The cloud is benefiting IT, but not business

“The cloud has tremendous business value!” That’s the battle cry chanted by cloud providers and their allies at every cloud computing conference.

You will never hear me say that “the cloud” is always the right solution or, for that matter, the wrong solution. In my 20-plus years as a cloud expert, I’ve never blindly followed the lead of cloud computing pioneers or adopters. Like any other technology trend and category, cloud computing should be considered on a case-by-case basis.

This balanced approach may have cost me some friends and perhaps some jobs, but I believe this will remain the right way to think about cloud deployments in 2024.

Who benefits from the cloud (besides vendors)?

According to a recent McKinsey survey that engaged about 50 European cloud leaders, the benefits of cloud migration still need to be recovered. In other words, cloud migrations are not as universally beneficial as we’ve been led to believe. I’m not sure why this is news to anyone.

The central promise of cloud computing was to usher in a new era of agility, cost savings, and innovation for businesses. However, according to the McKinsey survey, only one-third of European companies actively monitor non-IT outcomes after migrating to the cloud, which suggests a less optimistic picture. Moreover, 71% of companies measured the impact of cloud adoption solely through the prism of IT operational improvements rather than core business benefits.

This imbalance raises a critical question: Are the primary beneficiaries of cloud migration just the tech departments rather than the more comprehensive business entities they’re supposed to empower?

Cloud computing technology is often associated with business agility and new revenue generation, but just 37% report cost savings outside of IT. Only 32% report new revenue generation despite having invested hundreds of millions of dollars in cloud computing.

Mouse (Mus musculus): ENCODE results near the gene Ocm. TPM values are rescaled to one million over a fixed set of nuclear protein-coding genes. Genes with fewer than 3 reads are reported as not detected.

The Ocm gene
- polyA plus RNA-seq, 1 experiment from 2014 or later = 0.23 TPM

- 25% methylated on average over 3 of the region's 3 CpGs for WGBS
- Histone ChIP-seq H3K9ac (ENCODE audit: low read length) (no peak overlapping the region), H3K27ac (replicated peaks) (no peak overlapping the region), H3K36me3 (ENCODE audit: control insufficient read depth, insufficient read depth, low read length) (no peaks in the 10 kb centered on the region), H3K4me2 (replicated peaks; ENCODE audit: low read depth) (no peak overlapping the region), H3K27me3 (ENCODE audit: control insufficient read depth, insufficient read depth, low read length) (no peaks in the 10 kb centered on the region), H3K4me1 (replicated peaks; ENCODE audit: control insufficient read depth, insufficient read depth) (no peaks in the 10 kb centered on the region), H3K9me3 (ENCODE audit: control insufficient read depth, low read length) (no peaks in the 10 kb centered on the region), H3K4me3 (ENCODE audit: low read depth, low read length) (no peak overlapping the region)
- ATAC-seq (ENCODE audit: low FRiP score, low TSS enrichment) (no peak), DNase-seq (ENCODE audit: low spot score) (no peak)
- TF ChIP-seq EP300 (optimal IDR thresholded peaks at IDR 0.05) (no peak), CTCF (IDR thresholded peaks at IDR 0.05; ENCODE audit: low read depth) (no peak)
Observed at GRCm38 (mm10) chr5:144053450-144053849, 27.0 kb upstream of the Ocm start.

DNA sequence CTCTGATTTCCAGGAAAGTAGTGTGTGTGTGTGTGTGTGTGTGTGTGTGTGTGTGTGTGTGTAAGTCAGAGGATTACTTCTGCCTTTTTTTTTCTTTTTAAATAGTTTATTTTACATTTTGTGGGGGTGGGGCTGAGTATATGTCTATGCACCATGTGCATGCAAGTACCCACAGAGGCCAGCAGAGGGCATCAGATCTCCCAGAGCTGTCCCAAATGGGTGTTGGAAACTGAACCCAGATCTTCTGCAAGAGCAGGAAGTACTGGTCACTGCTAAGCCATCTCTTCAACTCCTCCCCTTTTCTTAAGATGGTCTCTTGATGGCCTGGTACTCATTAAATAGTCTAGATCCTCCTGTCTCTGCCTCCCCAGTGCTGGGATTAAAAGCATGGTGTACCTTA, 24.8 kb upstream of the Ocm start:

It’s no surprise that the transformational potential of cloud computing is being called into question. Agile business units poised to explore new markets may be nothing more than a mirage. Although 95% of European companies claim to capture value from the cloud, it remains isolated and on a subscale, falling short of the widespread revolution anticipated.

ROI of cloud computing and AI

McKinsey underscores the necessity of incorporating generative AI into cloud adoption journeys. There is an anticipation that up to seven times the ROI for each migrated business domain still needs to be determined. This is in a landscape where only a fraction of companies report satisfactory returns from their cloud ventures.

The primary questions to consider are:

  • Can AI lead to a significant increase in the use of cloud providers?
  • Should organizations continue to approve public cloud investments without careful consideration?
  • Is it better to only deploy AI systems or use cases that have clear and justifiable business cases?

It shouldn’t be a surprise that I lean toward the cautionary route. Despite technological advancements introduced by cloud deployments, 13% of companies surveyed said that returns from cloud investments need to be increased. It seems to me that cloud ROIs should be much higher, but I’m also aware that businesses are myopic about the actual value of their cloud deployments.

Even more troubling is that 55% of companies report satisfaction with their cloud investments. This highlights a gap between satisfaction and actual business value. In other words, the rush toward AI expansion is causing lousy technology configuration decisions because the perceived value of the cloud is overvalued.

This survey and others like it are a crucial wake-up call for businesses to reassess their cloud strategies. The promise of cloud computing must be critically examined—as it should have been from the beginning. However, I don’t see any fire-in-the-belly movements to get this under control right now. Instead I see people walking like lemmings toward more cloud deployments without a sound understanding of the business value that should be returned.

The focus on cloud ROI must shift from mere IT operational improvements to tangible business outcomes. This means thinking differently and devising better metrics. Perhaps many already understand that the business value of cloud computing is not there, but no one wants to be the messenger with bad news.

I’m a firm believer in coming clean with mistakes, especially when facing the truth may save your business. Only by measuring cloud migration success beyond the IT department can businesses hope to unlock the full potential of cloud computing. The journey ahead is fraught with challenges, but also opportunities for those willing to question, adapt, and reimagine what cloud computing can truly offer. I think it’s time, don’t you?

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